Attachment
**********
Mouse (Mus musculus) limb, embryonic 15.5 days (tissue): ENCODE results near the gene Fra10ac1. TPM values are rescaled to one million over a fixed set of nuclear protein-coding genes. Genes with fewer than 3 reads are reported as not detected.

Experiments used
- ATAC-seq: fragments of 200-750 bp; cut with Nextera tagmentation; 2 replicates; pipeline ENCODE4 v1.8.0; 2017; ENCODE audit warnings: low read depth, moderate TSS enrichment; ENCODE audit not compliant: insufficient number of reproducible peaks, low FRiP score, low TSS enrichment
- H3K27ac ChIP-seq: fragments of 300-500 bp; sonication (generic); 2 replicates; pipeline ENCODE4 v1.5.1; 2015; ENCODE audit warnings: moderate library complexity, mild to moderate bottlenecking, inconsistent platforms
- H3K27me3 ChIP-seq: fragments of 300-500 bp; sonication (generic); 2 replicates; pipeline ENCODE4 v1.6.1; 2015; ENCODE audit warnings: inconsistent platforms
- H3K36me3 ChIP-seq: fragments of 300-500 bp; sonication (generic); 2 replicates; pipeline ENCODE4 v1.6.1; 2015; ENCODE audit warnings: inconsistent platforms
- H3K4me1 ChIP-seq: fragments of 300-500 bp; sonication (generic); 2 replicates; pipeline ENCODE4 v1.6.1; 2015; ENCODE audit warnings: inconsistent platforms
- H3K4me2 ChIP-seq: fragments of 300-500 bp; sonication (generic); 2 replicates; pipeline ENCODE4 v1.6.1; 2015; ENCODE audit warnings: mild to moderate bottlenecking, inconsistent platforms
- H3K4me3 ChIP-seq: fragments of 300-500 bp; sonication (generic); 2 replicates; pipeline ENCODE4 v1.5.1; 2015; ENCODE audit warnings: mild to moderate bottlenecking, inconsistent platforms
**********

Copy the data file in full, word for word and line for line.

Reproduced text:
Mouse (Mus musculus) limb, embryonic 15.5 days (tissue): ENCODE results near the gene Fra10ac1. TPM values are rescaled to one million over a fixed set of nuclear protein-coding genes. Genes with fewer than 3 reads are reported as not detected.

Experiments used
- ATAC-seq: fragments of 200-750 bp; cut with Nextera tagmentation; 2 replicates; pipeline ENCODE4 v1.8.0; 2017; ENCODE audit warnings: low read depth, moderate TSS enrichment; ENCODE audit not compliant: insufficient number of reproducible peaks, low FRiP score, low TSS enrichment
- H3K27ac ChIP-seq: fragments of 300-500 bp; sonication (generic); 2 replicates; pipeline ENCODE4 v1.5.1; 2015; ENCODE audit warnings: moderate library complexity, mild to moderate bottlenecking, inconsistent platforms
- H3K27me3 ChIP-seq: fragments of 300-500 bp; sonication (generic); 2 replicates; pipeline ENCODE4 v1.6.1; 2015; ENCODE audit warnings: inconsistent platforms
- H3K36me3 ChIP-seq: fragments of 300-500 bp; sonication (generic); 2 replicates; pipeline ENCODE4 v1.6.1; 2015; ENCODE audit warnings: inconsistent platforms
- H3K4me1 ChIP-seq: fragments of 300-500 bp; sonication (generic); 2 replicates; pipeline ENCODE4 v1.6.1; 2015; ENCODE audit warnings: inconsistent platforms
- H3K4me2 ChIP-seq: fragments of 300-500 bp; sonication (generic); 2 replicates; pipeline ENCODE4 v1.6.1; 2015; ENCODE audit warnings: mild to moderate bottlenecking, inconsistent platforms
- H3K4me3 ChIP-seq: fragments of 300-500 bp; sonication (generic); 2 replicates; pipeline ENCODE4 v1.5.1; 2015; ENCODE audit warnings: mild to moderate bottlenecking, inconsistent platforms